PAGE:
WWII Booty On Display Treasure Looted From Germany Goes On Show in Moscow

Golden jewellery from Europe's dark age between the 5th and 8th centuries A.D. has gone on show in Moscow for the first time since it was seized by the Red Army from a Berlin museum in 1945.


Russia has unveiled priceless cultural treasures looted from Germany after the end of World War II in an exhibition in Moscow's Pushkin museum that has enthralled German experts.

The museum is showing pieces of jewellery and other objects from the Merovingian era seized by Red Army soldiers from a Nazi bunker in Berlin in May and June 1945.

Experts say the seizure was an appalling loss for Germany. The objects shed light on a mist-shrouded era of Germanic kings between 482 and 714, a period that has yielded fewer artifacts than any other era in European history.

The items now on exhibit were among 1,538 artefacts that a Berlin museum had stored in three boxes inside a bunker to protect them from Allied bombing. The treasure was discovered by Soviet troops and flown to Moscow in June 1945. The booty then disappeared in museum vaults around the Soviet Empire.

German Culture Minister Bernd Naumann, who attended the official opening on Monday, said the exhibition marks "a special event in German-Russian cultural relations." Berlin's Museum for Pre- and Early History sent more than 200 objects on loan to complement the show and the exhibition catalogue was printed in Germany.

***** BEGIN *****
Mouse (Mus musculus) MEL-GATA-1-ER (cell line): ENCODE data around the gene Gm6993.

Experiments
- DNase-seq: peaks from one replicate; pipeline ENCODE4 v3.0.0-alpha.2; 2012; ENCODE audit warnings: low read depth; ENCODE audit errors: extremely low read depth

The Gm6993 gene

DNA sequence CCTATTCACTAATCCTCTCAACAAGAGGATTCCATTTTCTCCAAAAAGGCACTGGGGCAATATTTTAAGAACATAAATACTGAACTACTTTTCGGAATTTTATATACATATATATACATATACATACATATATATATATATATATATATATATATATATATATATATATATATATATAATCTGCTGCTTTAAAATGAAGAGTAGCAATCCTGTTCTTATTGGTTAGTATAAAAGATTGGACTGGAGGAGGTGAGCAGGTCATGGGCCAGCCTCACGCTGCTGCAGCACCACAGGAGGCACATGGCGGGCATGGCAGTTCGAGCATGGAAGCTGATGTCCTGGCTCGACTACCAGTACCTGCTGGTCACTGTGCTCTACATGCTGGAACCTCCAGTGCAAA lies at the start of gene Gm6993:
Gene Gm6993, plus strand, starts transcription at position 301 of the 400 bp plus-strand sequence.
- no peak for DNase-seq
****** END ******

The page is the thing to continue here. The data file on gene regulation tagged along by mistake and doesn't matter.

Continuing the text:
But on the main question, the return of the treasure to Germany, Russia is sticking to a firm "Nyet." In 1998, Russia's parliament passed a law asserting the country's right to keep anything seized by the Soviet Union under Stalin from the Germans. The German government, on the other hand, refers to the 1907 Hague convention on land war that forbids the looting of cultural treasures.

Russia's culture minister, Alexander Sokolov, sweeping aside the ownership question, praised the "pragmatic and sensible way" curators from Russia and Germany had worked together. "We are bringing back into the light things without which you can't explain the meaning of Europe," he said.

The exquisite scabbards decorated with minute gold beading, glass necklaces, engraved spearheads, gold goblets, jewel-studded brooches and buckles offer a rare portrait of early medieval Europe, experts say.

The impression is of a culture that was as sophisticated as it was brutal. The 30 Germanic kings who ruled much of the European continent during the period tortured their enemies and had them torn apart by horses.

SPIEGEL staff

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